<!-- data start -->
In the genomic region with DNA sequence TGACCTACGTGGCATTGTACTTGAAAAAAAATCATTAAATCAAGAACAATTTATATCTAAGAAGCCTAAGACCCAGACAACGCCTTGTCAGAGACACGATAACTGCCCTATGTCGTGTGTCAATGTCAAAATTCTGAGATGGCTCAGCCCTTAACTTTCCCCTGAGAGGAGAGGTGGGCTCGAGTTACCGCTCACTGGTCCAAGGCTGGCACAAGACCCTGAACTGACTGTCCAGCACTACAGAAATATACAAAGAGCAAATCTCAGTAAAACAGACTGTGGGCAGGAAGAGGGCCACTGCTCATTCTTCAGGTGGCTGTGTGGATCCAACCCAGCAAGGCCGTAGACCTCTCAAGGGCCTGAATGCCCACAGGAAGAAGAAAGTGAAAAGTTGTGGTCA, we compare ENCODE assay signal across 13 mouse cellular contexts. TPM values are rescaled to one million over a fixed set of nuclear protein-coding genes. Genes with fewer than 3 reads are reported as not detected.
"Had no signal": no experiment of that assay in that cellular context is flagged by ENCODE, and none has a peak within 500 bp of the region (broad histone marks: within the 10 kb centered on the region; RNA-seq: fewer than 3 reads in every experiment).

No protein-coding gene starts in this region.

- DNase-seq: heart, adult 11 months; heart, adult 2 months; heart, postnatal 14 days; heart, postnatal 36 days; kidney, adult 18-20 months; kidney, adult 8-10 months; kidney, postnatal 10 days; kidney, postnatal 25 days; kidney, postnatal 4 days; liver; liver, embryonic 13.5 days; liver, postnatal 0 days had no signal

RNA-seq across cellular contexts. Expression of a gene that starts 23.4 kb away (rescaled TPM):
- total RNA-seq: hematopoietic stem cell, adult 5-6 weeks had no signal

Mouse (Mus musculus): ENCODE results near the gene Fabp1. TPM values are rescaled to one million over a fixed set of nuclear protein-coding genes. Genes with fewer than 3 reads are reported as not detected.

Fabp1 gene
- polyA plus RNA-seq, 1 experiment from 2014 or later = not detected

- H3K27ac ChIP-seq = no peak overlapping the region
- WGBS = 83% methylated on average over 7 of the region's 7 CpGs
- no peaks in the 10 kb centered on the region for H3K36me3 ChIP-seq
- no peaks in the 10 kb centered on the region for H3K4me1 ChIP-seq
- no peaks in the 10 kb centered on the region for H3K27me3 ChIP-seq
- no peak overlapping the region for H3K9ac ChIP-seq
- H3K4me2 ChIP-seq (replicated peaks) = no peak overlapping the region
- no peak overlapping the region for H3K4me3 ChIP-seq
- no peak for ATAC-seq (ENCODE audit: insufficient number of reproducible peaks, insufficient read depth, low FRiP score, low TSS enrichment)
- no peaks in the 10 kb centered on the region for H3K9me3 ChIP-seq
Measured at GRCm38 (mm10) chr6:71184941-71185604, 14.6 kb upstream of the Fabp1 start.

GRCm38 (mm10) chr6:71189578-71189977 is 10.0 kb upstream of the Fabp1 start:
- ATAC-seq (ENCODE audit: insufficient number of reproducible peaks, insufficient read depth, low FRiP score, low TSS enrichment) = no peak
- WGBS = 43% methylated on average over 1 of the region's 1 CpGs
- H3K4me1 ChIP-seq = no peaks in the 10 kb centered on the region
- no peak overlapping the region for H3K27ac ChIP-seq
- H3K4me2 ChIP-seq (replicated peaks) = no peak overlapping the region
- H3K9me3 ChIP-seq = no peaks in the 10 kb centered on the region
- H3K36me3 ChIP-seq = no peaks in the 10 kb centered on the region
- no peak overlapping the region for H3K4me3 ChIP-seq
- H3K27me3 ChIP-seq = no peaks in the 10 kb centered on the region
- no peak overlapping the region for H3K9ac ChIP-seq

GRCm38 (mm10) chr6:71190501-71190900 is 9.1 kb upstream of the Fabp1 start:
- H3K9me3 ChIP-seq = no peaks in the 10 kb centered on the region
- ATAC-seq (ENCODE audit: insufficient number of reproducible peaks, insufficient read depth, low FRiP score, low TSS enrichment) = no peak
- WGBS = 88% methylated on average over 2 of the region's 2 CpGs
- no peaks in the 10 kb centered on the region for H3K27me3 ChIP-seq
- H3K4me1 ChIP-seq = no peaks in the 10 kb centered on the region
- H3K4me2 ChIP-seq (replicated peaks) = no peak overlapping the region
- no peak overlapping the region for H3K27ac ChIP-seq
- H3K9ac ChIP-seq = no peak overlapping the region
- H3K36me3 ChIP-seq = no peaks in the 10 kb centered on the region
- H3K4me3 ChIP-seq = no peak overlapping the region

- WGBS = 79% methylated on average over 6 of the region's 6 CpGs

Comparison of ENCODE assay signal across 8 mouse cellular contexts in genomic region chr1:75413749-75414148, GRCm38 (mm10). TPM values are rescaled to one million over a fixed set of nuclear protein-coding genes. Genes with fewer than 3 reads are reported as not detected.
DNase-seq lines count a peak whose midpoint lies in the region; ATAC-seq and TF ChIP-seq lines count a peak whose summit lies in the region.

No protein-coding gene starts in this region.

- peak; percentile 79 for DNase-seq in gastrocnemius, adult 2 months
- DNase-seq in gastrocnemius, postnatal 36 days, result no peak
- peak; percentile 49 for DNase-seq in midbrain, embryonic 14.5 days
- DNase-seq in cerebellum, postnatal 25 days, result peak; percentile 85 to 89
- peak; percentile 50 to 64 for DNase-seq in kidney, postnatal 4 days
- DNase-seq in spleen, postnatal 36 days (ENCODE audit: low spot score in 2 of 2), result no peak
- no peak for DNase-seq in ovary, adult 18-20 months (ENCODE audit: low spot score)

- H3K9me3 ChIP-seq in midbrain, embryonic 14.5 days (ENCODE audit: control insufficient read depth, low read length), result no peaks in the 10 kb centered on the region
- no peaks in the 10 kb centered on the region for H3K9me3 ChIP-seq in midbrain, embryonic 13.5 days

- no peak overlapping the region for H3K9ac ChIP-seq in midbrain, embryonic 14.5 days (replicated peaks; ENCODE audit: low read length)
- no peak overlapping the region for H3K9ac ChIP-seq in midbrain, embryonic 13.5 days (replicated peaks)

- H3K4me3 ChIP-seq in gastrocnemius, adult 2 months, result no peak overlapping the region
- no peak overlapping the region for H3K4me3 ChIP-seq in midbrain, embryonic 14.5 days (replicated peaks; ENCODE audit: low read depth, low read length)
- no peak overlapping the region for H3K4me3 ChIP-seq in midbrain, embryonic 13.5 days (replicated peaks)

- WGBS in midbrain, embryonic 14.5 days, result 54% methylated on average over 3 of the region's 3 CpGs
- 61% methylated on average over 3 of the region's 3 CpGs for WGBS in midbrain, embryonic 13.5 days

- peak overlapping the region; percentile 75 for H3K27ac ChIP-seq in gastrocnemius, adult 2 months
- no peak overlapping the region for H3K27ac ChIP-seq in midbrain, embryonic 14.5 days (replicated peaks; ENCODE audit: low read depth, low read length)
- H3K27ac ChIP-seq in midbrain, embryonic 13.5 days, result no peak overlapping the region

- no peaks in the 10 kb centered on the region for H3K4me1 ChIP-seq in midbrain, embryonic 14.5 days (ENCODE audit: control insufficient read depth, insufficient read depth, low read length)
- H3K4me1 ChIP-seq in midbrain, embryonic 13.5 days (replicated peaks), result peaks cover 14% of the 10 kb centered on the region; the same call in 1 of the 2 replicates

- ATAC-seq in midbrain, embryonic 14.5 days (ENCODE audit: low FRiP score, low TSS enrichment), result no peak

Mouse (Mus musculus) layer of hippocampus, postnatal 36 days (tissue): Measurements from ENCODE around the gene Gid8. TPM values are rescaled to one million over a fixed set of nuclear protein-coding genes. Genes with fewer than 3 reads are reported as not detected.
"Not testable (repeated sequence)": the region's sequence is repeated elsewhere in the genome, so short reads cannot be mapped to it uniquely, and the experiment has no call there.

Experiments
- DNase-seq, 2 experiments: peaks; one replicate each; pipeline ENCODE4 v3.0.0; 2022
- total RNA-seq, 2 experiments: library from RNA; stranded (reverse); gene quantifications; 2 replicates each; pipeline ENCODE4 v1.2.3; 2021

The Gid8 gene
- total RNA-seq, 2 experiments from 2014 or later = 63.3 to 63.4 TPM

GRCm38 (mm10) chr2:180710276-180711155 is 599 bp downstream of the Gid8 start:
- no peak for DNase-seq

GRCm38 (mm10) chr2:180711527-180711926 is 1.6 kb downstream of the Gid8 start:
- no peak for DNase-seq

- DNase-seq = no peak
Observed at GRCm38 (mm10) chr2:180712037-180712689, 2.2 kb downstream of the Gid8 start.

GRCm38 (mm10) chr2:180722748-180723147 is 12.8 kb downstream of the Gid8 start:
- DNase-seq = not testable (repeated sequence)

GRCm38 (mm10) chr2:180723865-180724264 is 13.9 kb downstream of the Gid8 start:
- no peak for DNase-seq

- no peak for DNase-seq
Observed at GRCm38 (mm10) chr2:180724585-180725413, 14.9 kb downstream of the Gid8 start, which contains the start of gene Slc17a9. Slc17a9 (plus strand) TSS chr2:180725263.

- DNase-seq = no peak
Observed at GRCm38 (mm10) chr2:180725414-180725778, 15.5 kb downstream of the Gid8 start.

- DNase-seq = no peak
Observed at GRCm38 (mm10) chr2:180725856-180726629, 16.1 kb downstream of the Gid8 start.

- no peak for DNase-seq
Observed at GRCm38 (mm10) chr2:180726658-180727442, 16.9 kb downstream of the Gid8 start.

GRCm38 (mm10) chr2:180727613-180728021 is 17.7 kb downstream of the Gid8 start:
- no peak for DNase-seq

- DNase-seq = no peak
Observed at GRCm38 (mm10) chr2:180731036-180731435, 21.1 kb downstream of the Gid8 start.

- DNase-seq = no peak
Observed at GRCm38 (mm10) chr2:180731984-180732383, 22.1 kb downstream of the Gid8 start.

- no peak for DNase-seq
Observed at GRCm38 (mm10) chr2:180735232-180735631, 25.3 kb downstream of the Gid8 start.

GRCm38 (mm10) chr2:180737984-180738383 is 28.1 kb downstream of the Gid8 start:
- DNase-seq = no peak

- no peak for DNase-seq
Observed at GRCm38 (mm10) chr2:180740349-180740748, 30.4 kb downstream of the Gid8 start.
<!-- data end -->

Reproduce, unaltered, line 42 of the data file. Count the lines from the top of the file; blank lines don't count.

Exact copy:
- H3K4me3 ChIP-seq = no peak overlapping the region